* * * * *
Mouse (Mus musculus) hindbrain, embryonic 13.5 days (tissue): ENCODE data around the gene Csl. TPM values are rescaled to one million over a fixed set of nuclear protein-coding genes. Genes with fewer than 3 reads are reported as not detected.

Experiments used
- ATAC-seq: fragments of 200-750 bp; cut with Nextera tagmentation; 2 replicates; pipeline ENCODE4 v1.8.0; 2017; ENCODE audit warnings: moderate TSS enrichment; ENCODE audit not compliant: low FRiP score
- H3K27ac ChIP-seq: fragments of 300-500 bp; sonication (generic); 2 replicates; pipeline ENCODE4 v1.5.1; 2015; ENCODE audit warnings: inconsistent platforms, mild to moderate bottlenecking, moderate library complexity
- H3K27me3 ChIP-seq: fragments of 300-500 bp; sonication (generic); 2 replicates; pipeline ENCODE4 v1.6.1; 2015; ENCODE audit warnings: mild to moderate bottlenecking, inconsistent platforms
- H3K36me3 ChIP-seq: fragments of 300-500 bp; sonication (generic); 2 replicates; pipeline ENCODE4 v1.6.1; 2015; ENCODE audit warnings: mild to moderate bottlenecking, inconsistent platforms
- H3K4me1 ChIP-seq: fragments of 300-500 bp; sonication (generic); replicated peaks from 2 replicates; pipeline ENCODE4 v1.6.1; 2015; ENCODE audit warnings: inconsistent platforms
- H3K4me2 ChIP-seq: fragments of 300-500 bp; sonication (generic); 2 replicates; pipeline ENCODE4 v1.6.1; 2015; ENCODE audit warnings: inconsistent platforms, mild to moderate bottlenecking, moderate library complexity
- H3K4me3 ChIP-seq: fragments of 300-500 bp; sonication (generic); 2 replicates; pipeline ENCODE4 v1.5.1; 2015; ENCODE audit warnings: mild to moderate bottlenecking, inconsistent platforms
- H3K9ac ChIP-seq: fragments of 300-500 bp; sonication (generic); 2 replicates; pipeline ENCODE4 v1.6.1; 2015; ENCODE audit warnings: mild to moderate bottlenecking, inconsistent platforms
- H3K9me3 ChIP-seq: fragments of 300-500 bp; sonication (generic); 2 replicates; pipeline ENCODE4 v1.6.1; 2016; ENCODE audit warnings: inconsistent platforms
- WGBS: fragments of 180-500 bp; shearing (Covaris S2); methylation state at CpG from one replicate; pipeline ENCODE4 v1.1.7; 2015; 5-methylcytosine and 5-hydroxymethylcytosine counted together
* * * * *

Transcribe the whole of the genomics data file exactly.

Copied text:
Mouse (Mus musculus) hindbrain, embryonic 13.5 days (tissue): ENCODE data around the gene Csl. TPM values are rescaled to one million over a fixed set of nuclear protein-coding genes. Genes with fewer than 3 reads are reported as not detected.

Experiments used
- ATAC-seq: fragments of 200-750 bp; cut with Nextera tagmentation; 2 replicates; pipeline ENCODE4 v1.8.0; 2017; ENCODE audit warnings: moderate TSS enrichment; ENCODE audit not compliant: low FRiP score
- H3K27ac ChIP-seq: fragments of 300-500 bp; sonication (generic); 2 replicates; pipeline ENCODE4 v1.5.1; 2015; ENCODE audit warnings: inconsistent platforms, mild to moderate bottlenecking, moderate library complexity
- H3K27me3 ChIP-seq: fragments of 300-500 bp; sonication (generic); 2 replicates; pipeline ENCODE4 v1.6.1; 2015; ENCODE audit warnings: mild to moderate bottlenecking, inconsistent platforms
- H3K36me3 ChIP-seq: fragments of 300-500 bp; sonication (generic); 2 replicates; pipeline ENCODE4 v1.6.1; 2015; ENCODE audit warnings: mild to moderate bottlenecking, inconsistent platforms
- H3K4me1 ChIP-seq: fragments of 300-500 bp; sonication (generic); replicated peaks from 2 replicates; pipeline ENCODE4 v1.6.1; 2015; ENCODE audit warnings: inconsistent platforms
- H3K4me2 ChIP-seq: fragments of 300-500 bp; sonication (generic); 2 replicates; pipeline ENCODE4 v1.6.1; 2015; ENCODE audit warnings: inconsistent platforms, mild to moderate bottlenecking, moderate library complexity
- H3K4me3 ChIP-seq: fragments of 300-500 bp; sonication (generic); 2 replicates; pipeline ENCODE4 v1.5.1; 2015; ENCODE audit warnings: mild to moderate bottlenecking, inconsistent platforms
- H3K9ac ChIP-seq: fragments of 300-500 bp; sonication (generic); 2 replicates; pipeline ENCODE4 v1.6.1; 2015; ENCODE audit warnings: mild to moderate bottlenecking, inconsistent platforms
- H3K9me3 ChIP-seq: fragments of 300-500 bp; sonication (generic); 2 replicates; pipeline ENCODE4 v1.6.1; 2016; ENCODE audit warnings: inconsistent platforms
- WGBS: fragments of 180-500 bp; shearing (Covaris S2); methylation state at CpG from one replicate; pipeline ENCODE4 v1.1.7; 2015; 5-methylcytosine and 5-hydroxymethylcytosine counted together